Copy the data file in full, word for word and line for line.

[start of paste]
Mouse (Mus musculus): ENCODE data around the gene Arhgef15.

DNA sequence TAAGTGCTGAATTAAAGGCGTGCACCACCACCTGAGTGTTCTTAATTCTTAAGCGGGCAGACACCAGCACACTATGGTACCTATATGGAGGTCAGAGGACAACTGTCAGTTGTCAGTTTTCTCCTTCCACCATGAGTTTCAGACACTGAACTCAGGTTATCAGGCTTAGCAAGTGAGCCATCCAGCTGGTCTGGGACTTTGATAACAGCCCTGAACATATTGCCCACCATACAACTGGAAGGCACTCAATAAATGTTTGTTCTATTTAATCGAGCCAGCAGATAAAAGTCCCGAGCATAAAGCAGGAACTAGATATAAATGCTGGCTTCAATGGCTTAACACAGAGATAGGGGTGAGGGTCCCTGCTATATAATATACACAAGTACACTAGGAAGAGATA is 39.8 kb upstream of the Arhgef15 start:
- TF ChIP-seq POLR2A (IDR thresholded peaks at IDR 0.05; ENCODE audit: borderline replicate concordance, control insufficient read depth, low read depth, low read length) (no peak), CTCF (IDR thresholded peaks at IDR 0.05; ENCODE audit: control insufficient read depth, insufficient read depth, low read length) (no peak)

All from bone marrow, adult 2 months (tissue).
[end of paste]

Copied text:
Mouse (Mus musculus): ENCODE data around the gene Arhgef15.

DNA sequence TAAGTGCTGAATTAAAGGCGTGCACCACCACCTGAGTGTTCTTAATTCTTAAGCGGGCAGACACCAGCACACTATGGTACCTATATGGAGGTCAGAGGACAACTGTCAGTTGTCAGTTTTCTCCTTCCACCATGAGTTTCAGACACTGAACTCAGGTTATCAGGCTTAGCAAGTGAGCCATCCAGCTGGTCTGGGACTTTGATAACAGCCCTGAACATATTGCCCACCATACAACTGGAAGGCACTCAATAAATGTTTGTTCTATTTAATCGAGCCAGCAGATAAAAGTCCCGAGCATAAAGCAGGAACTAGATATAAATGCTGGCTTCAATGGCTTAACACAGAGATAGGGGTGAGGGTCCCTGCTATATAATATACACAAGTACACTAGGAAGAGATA is 39.8 kb upstream of the Arhgef15 start:
- TF ChIP-seq POLR2A (IDR thresholded peaks at IDR 0.05; ENCODE audit: borderline replicate concordance, control insufficient read depth, low read depth, low read length) (no peak), CTCF (IDR thresholded peaks at IDR 0.05; ENCODE audit: control insufficient read depth, insufficient read depth, low read length) (no peak)

All from bone marrow, adult 2 months (tissue).